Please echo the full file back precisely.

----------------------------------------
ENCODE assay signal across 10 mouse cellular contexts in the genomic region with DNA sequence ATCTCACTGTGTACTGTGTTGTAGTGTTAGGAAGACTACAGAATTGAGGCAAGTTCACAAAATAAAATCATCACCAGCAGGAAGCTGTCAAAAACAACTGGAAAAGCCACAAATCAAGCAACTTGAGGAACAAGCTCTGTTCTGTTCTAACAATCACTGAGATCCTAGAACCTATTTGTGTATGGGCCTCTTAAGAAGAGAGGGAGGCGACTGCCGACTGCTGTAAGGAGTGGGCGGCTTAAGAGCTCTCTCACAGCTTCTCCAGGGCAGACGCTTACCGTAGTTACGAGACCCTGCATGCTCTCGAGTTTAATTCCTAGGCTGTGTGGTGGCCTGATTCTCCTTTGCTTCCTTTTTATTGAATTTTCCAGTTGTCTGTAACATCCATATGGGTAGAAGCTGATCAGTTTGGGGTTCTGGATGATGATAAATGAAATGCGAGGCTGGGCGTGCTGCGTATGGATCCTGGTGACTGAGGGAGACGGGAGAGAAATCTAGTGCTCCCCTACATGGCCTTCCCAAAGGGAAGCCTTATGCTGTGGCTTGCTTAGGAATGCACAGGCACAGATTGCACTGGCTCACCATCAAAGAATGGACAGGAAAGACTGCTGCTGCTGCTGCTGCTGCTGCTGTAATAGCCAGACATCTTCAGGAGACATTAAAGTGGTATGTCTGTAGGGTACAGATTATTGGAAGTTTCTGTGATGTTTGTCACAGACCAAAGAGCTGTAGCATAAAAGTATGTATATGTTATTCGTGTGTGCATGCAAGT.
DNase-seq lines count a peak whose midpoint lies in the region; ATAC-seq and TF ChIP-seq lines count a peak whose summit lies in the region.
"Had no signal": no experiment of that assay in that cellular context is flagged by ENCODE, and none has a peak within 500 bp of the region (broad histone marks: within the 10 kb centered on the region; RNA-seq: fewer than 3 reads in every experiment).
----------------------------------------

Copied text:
ENCODE assay signal across 10 mouse cellular contexts in the genomic region with DNA sequence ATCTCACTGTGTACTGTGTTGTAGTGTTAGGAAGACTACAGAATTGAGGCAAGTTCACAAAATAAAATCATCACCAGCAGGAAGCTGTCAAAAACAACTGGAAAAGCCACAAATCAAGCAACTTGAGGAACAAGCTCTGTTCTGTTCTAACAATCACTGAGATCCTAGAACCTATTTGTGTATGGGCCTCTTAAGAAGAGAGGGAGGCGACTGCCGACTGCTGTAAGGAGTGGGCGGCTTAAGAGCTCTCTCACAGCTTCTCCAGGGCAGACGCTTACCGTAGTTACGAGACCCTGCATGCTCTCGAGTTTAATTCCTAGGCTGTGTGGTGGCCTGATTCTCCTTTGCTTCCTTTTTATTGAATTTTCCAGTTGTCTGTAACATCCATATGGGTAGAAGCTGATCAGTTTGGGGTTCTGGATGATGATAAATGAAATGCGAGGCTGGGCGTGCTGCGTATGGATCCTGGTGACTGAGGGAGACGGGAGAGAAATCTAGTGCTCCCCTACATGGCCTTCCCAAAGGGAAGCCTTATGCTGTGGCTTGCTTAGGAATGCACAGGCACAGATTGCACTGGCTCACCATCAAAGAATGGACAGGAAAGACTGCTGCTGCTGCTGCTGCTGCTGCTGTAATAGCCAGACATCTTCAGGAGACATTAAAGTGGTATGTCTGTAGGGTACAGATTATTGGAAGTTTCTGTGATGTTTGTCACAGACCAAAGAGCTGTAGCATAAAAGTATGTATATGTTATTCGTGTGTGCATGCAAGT.
DNase-seq lines count a peak whose midpoint lies in the region; ATAC-seq and TF ChIP-seq lines count a peak whose summit lies in the region.
"Had no signal": no experiment of that assay in that cellular context is flagged by ENCODE, and none has a peak within 500 bp of the region (broad histone marks: within the 10 kb centered on the region; RNA-seq: fewer than 3 reads in every experiment).